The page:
Tate Street, Sam Frazier recalls, was a fine place to acquire a musical education back when he was first coming up as a performer.
“It was just wide open, there were good players, you could see them up close and personal,” he said. “You could go to Aliza’s Cafe (underneath what is today Boba House vegetarian restaurant), which turned into the Nightshade Cafe, and it wasn’t necessarily a big deal to book a gig. And a lot of times, we played there without any kind of preparation.”
Frazier has long been a mainstay on the Greensboro music scene, playing guitar for storied local band Tornado, and currently leading a group called Sam Frazier & the Side Effects, which includes Chris Micca and Cliff Greeson.
In a recent interview, he spoke about his Tate Street days, about how a songwriting group has helped him creatively, and about playing alongside some frogs near a riverbank.
How did you get your start in music?
I’ve been playing something for as long as I can remember. I took piano lessons when I was a little boy, and then I played drums, and then I got a guitar when I was 15, and I’ve been playing since. I went to school and studied it, been teaching, pretty much from the get-go. Played in bands in high school and college, and just kept going.
Who are some of your musical influences?
I’ve gone through phases like everybody else. When I was a kid I was into Derek and the Dominos, and Cream, and all that stuff. Then, I found out about Joe Pass and George Benson and jazz music. And that blew my mind.
Later on, I got into Randy Newman and Jackson Browne and Van Morrison, and these songwriters, along with the Stax folks, Otis Redding and Wilson Pickett.
How would you describe your music?
It’s singer/songwriter stuff. My primary focus these days is writing songs. I play them solo, and have a band, Sam Frazier & the Side Effects, and we play them. I guess you could say it’s Americana, but that’s a big umbrella, I realize.
How does your creative process work?
Lately, I’ve been involved in this Facebook songwriting group (called The Tunesmiths). There are 13 or so people in the group. At the beginning of the month, somebody offers up a prompt. It can be a word. It can be a short phrase. And you have a month to write a song, using that word. It can be about anything, it just has to have that word in it. You have one month that you can skip, but if you skip two months, you’re out of the group.
But for me, it’s been really good. For instance, this year so far, I’ve written a song for every month, and they’re all songs I like, and I look forward to playing them for people.
How do you feel taking part in a songwriting group like that helps you exercise your creative muscles?
When you’re writing songs, you have to have a place to start. And a word and a little pressure seems to work well for me. I don’t necessarily want a subject matter, having to write a song about this or that.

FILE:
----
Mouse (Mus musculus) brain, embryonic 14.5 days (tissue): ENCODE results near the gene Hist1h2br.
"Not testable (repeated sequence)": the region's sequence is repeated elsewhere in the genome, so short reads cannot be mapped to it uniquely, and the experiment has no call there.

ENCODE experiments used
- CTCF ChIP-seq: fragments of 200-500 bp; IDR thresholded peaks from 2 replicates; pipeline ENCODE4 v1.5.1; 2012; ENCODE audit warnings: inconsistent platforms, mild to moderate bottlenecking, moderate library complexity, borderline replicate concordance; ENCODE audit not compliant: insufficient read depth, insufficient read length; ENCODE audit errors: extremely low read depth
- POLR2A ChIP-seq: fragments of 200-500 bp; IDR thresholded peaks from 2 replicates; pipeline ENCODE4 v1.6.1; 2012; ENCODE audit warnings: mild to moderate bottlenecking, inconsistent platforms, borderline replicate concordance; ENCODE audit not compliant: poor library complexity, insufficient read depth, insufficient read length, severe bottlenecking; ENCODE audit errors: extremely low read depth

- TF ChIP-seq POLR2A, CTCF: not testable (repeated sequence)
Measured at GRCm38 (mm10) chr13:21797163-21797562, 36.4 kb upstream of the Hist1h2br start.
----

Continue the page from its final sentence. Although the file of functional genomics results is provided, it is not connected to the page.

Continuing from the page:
But, if you take a word and just start playing with it, and come up with a line or two that kind of flows off your tongue. You can go from there and come up with something. You don’t know what you’re doing when you’re starting, you focus in on it, it develops into something, and at the end of it, you have a little song. It’s quite lovely.
Why do you feel Tate Street was such a fruitful place for up-and-coming artists when you were getting your start?
We just had some simpatico between musicians and we would just play. It was a great place to learn and to stretch out and develop.
There was a place called the Guitar Shop, where you could take guitar lessons from Keith Roscoe, who’s now making guitars here in town. There were clubs to play in. It had an awesome record store called Discount Records. It had the (restaurant) Hong Kong House. It was great.
If you could open a show for any artist, who would it be, and why?
I’ve opened for a bunch of people that I would put on that list. I’ve opened for Joan Armatrading and the Neville Brothers.
Right now, I would like to open for a songwriter that I like a lot, and have them hear me play, and maybe give some kind of critique, which is very, very scary.
I’d also like to open up for Gillian Welch and David Rawlings. Their trip is so amazing. I’ve seen them a couple of times. And when you see people live, sometimes it’s not the best way to hear music for the first time because you can’t always really hear. But I saw them play at the Cat’s Cradle (in Carrboro), and they were playing songs I’d never heard before, and it just knocked my socks off. It was a great concert experience.
And her songs, you can listen to them over and over again, and they get deeper and deeper, and his guitar playing is always interesting and out of left field. He’s spontaneous without being indulgent.
What’s the funniest or weirdest thing that has happened at one of your shows?
Years and years ago, the band I was with, Tornado, was playing in the Wilmington-Wrightsville Beach area. We were playing the blues, and the bar was right near a small river, and you could hear the frogs go completely bonkers, and I used that in the song. We would go, “Da, da, da, da, da” and then let the frogs take it. They were so noisy, and it was really cool.
What’s next for you?
My band Sam Frazier & the Side Effects are going to be at the Doodad Farm (4701 Land Road in Greensboro) with special guest Jeffrey Dean Foster on July 24.
We’re also working on a CD, and we’re working with Snüzz — his name is Britt Uzzell, but everyone calls him Snüzz. He’s helping us mix it, and it sounds like a million bucks when he gets his hands on it.
And I’m writing songs. I wasn’t doing it for a while, but this songwriting group gave me the impetus. And I’m really happy to be doing that.
— As told to Robert C. Lopez, firstname.lastname@example.org